Last week, researchers and policy-makers from across Europe met in Berlin for the second BiodiversityKnowledge Conference. The BiodiversityKnowledge initiative aims to set up a “Network of Knowledge” (NoK) which will help connect biodiversity knowledge to policy-making and to wider European society. The business plan for NoK will be presented in April of next year.
Biofresh Blog: Second BiodiversityKnowledge Conference Meeting in Berlin
Posted 01 October 2013 - 12:06 PM
Such a network is needed because while scientists and other knowledge holders are continually developing vast amounts of information, access to that information is spread across what BiodiversityKnowledge calls a “scattered landscape” of institutions, organizations, and people. Furthermore, policy-makers often need information more quickly and in different formats than scientists produce. The NoK will help policy-makers from the European Union down to the local level get the information they need, when they need it, in order to make informed decisions.
The project aims to create a “one-stop-shop,” which will build on the Biodiversity Information System for Europe (BISE), created by the European Environment Agency in 2010. While BISE contains a great deal of information about biodiversity, it doesn’t directly link policy-makers to the communities that study their issues. The NoK will register knowledge hubs focused on particular thematic areas and give decision-makers a “who’s who” so that they can request information directly from the most relevant group.
In last week’s conference, many new potential partners linked up with the project, says Heidi Wittmer of UFZ, one of the organizers. Conference members went on a “participatory walk” through the NoK; each chose a question that might be addressed to knowledge-holders (for example, “What do we know about the efficiency of agri-environmental measures?”) and then discussed how the network would address it. They also discussed challenges that the initiative faces, such as governance issues, communication, capacity-building, and making sure that NoK’s results are useful to policy-makers.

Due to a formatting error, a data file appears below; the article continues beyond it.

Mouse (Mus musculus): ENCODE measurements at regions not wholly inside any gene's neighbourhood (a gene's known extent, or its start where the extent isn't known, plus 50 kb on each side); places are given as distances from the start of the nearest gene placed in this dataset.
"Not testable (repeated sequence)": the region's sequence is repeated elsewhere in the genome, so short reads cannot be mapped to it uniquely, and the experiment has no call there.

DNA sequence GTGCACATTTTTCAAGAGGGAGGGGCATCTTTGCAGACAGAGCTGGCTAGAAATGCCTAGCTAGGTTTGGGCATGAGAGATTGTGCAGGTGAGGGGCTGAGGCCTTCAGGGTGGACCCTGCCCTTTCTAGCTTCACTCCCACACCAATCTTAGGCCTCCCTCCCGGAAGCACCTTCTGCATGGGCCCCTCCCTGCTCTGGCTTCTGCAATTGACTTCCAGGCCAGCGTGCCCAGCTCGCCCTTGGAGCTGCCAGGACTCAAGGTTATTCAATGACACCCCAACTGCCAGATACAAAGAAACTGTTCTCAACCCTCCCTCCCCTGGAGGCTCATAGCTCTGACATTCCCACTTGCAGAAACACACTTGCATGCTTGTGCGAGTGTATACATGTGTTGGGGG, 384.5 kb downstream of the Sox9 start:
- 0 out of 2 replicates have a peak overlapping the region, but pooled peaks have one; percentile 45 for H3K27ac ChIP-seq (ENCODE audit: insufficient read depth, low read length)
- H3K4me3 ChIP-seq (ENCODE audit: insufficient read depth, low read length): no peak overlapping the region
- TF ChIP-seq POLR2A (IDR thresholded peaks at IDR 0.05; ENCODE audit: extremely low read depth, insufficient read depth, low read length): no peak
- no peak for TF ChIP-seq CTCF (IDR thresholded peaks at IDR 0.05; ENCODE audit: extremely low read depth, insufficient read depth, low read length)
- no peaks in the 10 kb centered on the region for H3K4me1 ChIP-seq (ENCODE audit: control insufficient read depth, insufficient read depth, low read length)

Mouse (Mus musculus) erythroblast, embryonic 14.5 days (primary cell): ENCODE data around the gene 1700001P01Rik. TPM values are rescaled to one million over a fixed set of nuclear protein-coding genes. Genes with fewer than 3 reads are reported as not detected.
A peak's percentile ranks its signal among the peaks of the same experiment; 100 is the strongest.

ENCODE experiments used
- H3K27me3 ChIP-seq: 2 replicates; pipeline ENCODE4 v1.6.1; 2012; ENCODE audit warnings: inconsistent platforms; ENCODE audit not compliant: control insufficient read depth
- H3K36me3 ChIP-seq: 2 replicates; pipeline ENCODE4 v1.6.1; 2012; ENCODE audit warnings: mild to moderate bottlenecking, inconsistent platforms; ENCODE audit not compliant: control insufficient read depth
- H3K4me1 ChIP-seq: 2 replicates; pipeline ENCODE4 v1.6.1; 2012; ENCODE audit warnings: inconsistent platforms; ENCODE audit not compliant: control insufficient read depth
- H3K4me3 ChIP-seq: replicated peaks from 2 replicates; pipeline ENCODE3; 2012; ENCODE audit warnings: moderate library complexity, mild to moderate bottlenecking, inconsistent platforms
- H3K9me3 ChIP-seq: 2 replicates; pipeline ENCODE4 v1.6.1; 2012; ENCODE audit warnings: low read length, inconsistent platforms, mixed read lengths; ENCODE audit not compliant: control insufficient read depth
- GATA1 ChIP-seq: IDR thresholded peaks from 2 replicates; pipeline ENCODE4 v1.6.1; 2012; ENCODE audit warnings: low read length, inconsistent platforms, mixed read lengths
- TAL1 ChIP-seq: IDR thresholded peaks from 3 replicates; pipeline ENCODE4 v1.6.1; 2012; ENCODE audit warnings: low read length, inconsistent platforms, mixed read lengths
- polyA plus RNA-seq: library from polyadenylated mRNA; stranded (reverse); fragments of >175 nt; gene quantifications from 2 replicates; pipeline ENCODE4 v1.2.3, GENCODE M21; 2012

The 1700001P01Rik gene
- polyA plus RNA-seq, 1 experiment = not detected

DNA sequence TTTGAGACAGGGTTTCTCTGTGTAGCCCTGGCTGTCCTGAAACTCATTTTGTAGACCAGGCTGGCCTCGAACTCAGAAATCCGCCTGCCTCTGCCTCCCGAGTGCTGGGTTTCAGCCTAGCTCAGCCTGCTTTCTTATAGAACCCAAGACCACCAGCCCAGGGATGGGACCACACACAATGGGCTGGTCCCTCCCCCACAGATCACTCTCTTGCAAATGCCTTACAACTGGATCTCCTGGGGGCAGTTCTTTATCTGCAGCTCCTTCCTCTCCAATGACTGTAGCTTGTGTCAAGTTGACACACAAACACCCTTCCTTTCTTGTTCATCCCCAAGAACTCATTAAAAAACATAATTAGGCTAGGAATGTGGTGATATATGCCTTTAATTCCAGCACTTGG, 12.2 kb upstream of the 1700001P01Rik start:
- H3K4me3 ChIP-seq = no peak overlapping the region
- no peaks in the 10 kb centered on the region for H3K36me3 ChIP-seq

A particular highlight came on the last day, according to Wittmer. Representatives from twelve different networks came on stage together to discuss how to move the idea of a “network of networks” forward. “This really gave me hope,” Wittmer says, “that as scientific community we can improve the interaction with policy-makers together, in a very bottom up and thus tailor-made way.” She believes that now is the ideal moment to link up across networks, from long-term experimental sites and global biodiversity information all the way to early career researchers.
The results of the conference will be used to further develop the white paper and bring the Network of Knowledge that much closer to fruition, when it will support European policy from the development stage all the way through to evaluation and management. Asked about the initiative’s next steps, Wittmer says it’s important for all networks and projects (including the BioFresh community) to get actively involved, as BiodiversityKnowledge draws together its proposal. “We will incorporate all the valuable feedback received last week to make the proposal even more convincing and launch it to the policy community so they can effectively link up to it,” she says.
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